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Driving Pixels

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Driving Pixels

Bill Crittenden
November 6, 2013


Bill Crittenden John Walczak
I've never actually driven a real race car.  Now, normally that would be a disadvantage in, you know, a race against someone with trophies from racing, but one time...just one time...it wasn't.

The setting, 2006 (I recently found the results sheets going through old papers, that's what made me think of this) at Gurnee Mills mall's NASCAR simulators.  My father-in-law, John Walczak, a former USAC stock car driver and Lake Geneva Speedway class champ, is going to race with me.

So, seeing as he's got the experience and all, he tells me that he doesn't think I can "handle" as big a track as Daytona, so we should race Charlotte.

I mean, sure, in real life you have to prove you're not an idiot that's not going to get himself or someone else killed before you take on a major race like a Sprint Cup race on a plate track.  The Indy 500 has its Rookie Orientation Program.

But we were put into a race with a bunch of other guys, and they picked Daytona.  John commented that it didn't seem fair to me, but we'd paid up and we were ready to go, so just do the best I could.  Umm, okay...

As good as the simulators were for the time, they are, essentially, the same video games I'd been playing for a decade but with steering wheels and a seat that rocks with the motion of the car.

Knowing that I was the tech geek of the family and he struggled with computers, I was actually ready to give him a few pointers, but he clearly saw me as the rookie in way too deep.  Sure thing, dude.  You got this, right?

It took me a half a lap where I dropped 16 positions to get a feel for the steering and get up to speed.  I come across the start/finish line happy to be finally chasing down other cars and I started wondering where John was.  I found him, on the apron just at the entrance to turn 1, tires pointed skyward.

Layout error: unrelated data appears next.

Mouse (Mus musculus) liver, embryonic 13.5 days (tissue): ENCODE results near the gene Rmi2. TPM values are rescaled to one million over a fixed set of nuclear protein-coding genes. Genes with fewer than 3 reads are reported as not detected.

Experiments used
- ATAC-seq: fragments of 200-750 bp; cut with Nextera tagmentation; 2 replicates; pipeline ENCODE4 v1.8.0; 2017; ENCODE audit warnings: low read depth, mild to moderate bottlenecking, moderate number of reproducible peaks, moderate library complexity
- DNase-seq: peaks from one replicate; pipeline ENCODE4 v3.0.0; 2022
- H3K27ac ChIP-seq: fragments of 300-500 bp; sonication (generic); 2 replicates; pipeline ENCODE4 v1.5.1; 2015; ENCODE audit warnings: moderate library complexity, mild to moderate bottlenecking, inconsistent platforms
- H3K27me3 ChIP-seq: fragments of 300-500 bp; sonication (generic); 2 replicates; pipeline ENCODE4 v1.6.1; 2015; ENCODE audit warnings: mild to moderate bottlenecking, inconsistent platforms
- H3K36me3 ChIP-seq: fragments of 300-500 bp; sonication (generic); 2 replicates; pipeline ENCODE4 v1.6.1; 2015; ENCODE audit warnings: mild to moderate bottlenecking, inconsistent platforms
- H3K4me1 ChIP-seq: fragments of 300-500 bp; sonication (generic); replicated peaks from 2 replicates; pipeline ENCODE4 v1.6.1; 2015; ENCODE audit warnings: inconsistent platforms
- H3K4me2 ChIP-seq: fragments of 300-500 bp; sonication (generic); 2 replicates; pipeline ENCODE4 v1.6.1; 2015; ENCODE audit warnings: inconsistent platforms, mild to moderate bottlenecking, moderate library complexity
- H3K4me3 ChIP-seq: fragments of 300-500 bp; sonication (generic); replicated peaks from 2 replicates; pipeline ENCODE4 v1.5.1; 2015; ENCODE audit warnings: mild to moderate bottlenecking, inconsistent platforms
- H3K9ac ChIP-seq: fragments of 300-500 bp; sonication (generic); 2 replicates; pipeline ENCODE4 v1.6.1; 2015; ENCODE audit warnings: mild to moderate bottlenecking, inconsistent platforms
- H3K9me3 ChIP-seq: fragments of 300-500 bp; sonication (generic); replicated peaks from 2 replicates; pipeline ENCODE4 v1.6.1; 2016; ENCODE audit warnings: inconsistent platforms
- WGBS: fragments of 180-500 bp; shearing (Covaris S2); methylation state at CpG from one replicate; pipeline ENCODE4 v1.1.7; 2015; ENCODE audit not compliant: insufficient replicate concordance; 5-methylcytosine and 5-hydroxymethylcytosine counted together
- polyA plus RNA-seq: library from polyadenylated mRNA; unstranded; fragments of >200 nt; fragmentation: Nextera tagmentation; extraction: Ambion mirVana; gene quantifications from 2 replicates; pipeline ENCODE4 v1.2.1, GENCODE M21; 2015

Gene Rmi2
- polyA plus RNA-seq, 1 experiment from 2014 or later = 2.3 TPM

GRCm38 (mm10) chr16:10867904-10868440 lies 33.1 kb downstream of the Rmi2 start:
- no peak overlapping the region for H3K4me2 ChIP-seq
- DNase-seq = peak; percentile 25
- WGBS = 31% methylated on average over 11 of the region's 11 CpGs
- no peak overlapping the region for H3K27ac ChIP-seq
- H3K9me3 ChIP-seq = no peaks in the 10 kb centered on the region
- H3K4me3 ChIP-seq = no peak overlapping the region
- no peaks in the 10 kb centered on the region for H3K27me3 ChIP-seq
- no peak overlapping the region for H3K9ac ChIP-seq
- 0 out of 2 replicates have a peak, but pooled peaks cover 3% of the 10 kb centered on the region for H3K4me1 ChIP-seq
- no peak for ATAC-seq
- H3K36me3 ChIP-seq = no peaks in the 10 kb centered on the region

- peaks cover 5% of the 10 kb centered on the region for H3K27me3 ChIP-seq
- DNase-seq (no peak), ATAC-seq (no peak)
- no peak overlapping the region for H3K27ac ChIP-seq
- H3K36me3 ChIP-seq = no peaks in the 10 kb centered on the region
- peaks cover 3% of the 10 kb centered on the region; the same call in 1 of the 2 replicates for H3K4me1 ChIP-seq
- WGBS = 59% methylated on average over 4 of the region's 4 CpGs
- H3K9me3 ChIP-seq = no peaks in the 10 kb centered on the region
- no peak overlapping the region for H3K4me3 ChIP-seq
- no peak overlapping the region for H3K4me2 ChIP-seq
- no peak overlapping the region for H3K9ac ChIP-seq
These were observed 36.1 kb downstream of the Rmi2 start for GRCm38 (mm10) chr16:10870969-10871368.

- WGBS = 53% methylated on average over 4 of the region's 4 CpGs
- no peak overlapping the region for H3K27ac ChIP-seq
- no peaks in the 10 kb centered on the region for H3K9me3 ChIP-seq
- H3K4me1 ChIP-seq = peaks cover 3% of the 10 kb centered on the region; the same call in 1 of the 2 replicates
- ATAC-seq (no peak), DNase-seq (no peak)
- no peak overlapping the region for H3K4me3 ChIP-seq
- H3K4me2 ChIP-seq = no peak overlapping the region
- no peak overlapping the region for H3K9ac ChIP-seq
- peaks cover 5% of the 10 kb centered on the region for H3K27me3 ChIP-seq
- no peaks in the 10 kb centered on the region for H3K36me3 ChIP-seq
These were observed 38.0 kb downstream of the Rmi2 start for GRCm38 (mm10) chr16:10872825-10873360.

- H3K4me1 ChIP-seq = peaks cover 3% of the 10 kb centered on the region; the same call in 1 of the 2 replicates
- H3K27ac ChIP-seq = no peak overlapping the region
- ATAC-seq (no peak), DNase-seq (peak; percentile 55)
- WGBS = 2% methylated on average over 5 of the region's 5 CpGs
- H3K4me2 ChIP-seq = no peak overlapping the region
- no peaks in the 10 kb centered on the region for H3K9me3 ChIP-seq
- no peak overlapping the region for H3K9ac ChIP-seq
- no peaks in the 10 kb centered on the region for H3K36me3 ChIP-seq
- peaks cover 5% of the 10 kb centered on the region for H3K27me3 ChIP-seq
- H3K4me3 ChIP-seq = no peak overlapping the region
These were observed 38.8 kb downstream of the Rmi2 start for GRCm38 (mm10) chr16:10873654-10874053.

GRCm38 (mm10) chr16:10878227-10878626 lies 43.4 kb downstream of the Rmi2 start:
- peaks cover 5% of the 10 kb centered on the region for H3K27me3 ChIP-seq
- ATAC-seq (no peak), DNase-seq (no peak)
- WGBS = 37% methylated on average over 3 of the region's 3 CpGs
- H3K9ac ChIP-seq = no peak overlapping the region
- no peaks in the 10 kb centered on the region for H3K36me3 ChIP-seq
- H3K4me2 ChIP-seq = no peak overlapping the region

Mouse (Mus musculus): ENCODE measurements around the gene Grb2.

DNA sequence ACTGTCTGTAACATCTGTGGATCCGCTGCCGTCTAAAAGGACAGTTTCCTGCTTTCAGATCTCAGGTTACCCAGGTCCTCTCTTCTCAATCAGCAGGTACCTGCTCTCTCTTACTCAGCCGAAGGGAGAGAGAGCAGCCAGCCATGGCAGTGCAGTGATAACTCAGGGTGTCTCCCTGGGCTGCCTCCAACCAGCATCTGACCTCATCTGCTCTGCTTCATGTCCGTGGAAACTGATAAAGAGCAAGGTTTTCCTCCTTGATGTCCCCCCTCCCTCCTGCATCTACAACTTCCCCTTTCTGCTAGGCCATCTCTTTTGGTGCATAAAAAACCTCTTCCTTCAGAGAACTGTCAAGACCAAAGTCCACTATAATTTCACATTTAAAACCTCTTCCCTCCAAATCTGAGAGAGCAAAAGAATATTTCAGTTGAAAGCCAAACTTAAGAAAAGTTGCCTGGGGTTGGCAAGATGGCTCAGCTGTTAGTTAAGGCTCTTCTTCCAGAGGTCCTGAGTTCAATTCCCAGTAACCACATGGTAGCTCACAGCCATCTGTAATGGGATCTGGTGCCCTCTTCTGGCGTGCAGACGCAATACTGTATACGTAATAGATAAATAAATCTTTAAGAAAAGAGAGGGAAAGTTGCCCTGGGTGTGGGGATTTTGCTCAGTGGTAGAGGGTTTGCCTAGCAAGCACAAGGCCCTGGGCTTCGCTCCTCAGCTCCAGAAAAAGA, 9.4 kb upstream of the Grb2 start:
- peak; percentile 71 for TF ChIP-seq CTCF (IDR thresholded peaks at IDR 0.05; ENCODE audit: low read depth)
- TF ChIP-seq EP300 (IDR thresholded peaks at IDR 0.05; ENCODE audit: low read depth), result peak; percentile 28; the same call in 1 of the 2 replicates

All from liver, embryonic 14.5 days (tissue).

I made back most of the positions I'd lost and pulled just ahead of Jeff Burton's car in the last turn for third place.  John recovered to finish 27th.  We exited the simulators, picked up our sheets.  He showed me his and asked how bad I did.  I handed him my sheet.

The lessons learned: a simulator, no matter how well designed, is not a real car.  It's just not going to feel the same.  Until you know how a vehicle handles, simulator or real, it's best not to assume you know where its limits of control are, especially as there is no reset button when you roll a real car.

Realize that the simulator is but a computer program.  Your motions on the controls are inputs, processed not by reality but by as close an approximation of reality as is possible as determined by the skill of the simulator's programmer.

Underneath the hood, figuratively speaking, is a program not all that different, conceptually, than Pong.  You manipulate a control to move pixels on a screen.  You learn from experience how much is too much and how much is not enough input, hopefully figuring out the exact amount of input needed to keep the paddle in front of the ball or maneuver a car through a turn at top speed.

As similar as this is to learning how to drive a real car, the feedback is completely different.  What is expressed in reality as road feel through the components of the car you can touch is dumbed down into the haptic feedback of controller vibration.  A full simulator's pitching body is just not the same as actual inertia acting upon our equilibriums.

There is also the risk.  As Top Gear proved in an NSX at Laguna Seca, there are things you'll do in a car in Gran Turismo 4 that you wouldn't dare attempt given an actual hundred thousand dollar supercar with your own body strapped inside and very real steel guardrails surrounding the track.

Of course I wasn't always on the good end of simulator accuracy foibles...

Not once in all my weeks of Driver's Ed in high school was I able to get a perfect score in the simulator.  It was an older type where a film was played and we worked the controls in accordance to what we saw on the screen.  I never could figure out how much steering I was supposed to give it without actually feeling the car turn based on my actual input on the wheel.

Despite the fact that based on simulator performance I seemed most likely to turn the car right into a tree I had no problems wheeling around anything I drove my first years in the left front seat.  The school's Chevy Caprice, my dad's Ford Ranger, our Hyundai Excel, a Plymouth Neon, and the only time I ever hit anything was when I took my foot off the brake at a stop light and the time I launched a Hyundai Accent into the weeds because it was so much lighter than the Neon I was used to.

And despite all the fun I have getting my real cars sideways when it's slippery enough to do so, I still haven't figured out how to get a decent drift going in Gran Turismo.



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